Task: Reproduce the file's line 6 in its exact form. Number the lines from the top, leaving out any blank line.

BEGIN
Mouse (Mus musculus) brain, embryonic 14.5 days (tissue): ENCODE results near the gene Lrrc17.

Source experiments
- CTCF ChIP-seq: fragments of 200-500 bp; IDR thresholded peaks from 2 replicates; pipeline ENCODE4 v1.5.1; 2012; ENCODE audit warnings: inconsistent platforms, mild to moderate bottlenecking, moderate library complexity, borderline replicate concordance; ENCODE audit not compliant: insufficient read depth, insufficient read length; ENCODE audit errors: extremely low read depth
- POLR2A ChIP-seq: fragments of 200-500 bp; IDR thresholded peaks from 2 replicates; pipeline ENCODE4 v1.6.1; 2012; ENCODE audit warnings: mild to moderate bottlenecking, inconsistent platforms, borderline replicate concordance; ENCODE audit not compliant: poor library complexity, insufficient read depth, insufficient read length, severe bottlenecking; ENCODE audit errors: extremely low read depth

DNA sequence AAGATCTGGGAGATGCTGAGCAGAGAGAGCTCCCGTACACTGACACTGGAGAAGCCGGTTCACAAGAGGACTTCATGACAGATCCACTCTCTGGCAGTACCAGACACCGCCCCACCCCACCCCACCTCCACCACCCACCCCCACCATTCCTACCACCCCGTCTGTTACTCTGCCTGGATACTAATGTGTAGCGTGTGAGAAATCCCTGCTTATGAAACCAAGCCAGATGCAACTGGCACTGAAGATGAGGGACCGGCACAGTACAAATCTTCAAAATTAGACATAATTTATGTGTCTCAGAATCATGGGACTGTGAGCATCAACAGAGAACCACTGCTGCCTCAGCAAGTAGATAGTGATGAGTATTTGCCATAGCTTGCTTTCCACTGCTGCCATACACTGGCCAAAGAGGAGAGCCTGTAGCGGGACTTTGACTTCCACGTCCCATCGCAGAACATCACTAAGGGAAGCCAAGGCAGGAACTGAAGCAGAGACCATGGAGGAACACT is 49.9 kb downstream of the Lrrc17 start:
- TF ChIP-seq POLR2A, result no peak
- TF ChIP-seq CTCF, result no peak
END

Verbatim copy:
- TF ChIP-seq POLR2A, result no peak